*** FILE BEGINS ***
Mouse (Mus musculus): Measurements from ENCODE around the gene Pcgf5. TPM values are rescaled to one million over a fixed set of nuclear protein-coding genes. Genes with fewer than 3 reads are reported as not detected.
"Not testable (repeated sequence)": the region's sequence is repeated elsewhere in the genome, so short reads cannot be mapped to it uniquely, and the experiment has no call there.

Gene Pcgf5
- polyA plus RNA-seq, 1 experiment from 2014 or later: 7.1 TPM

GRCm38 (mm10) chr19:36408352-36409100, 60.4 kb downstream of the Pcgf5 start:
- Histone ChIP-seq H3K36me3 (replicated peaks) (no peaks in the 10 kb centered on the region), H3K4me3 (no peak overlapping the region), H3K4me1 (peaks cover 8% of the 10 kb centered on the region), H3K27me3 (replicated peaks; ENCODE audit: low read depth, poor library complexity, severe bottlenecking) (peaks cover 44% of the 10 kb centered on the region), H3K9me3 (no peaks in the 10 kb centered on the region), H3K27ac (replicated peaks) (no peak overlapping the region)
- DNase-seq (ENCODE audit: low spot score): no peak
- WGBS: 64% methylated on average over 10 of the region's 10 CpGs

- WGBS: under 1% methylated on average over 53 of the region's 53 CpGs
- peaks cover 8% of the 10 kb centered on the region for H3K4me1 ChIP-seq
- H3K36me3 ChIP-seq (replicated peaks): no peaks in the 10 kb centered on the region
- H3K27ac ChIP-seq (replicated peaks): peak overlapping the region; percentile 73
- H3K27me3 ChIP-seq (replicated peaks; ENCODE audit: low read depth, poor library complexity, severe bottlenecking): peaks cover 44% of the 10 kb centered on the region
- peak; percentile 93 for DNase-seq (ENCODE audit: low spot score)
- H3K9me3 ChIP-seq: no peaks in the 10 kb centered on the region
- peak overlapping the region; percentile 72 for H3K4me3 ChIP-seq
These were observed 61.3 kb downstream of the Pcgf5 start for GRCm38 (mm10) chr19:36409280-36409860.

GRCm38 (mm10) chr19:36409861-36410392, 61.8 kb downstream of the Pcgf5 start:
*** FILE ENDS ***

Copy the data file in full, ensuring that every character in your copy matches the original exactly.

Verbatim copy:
Mouse (Mus musculus): Measurements from ENCODE around the gene Pcgf5. TPM values are rescaled to one million over a fixed set of nuclear protein-coding genes. Genes with fewer than 3 reads are reported as not detected.
"Not testable (repeated sequence)": the region's sequence is repeated elsewhere in the genome, so short reads cannot be mapped to it uniquely, and the experiment has no call there.

Gene Pcgf5
- polyA plus RNA-seq, 1 experiment from 2014 or later: 7.1 TPM

GRCm38 (mm10) chr19:36408352-36409100, 60.4 kb downstream of the Pcgf5 start:
- Histone ChIP-seq H3K36me3 (replicated peaks) (no peaks in the 10 kb centered on the region), H3K4me3 (no peak overlapping the region), H3K4me1 (peaks cover 8% of the 10 kb centered on the region), H3K27me3 (replicated peaks; ENCODE audit: low read depth, poor library complexity, severe bottlenecking) (peaks cover 44% of the 10 kb centered on the region), H3K9me3 (no peaks in the 10 kb centered on the region), H3K27ac (replicated peaks) (no peak overlapping the region)
- DNase-seq (ENCODE audit: low spot score): no peak
- WGBS: 64% methylated on average over 10 of the region's 10 CpGs

- WGBS: under 1% methylated on average over 53 of the region's 53 CpGs
- peaks cover 8% of the 10 kb centered on the region for H3K4me1 ChIP-seq
- H3K36me3 ChIP-seq (replicated peaks): no peaks in the 10 kb centered on the region
- H3K27ac ChIP-seq (replicated peaks): peak overlapping the region; percentile 73
- H3K27me3 ChIP-seq (replicated peaks; ENCODE audit: low read depth, poor library complexity, severe bottlenecking): peaks cover 44% of the 10 kb centered on the region
- peak; percentile 93 for DNase-seq (ENCODE audit: low spot score)
- H3K9me3 ChIP-seq: no peaks in the 10 kb centered on the region
- peak overlapping the region; percentile 72 for H3K4me3 ChIP-seq
These were observed 61.3 kb downstream of the Pcgf5 start for GRCm38 (mm10) chr19:36409280-36409860.

GRCm38 (mm10) chr19:36409861-36410392, 61.8 kb downstream of the Pcgf5 start: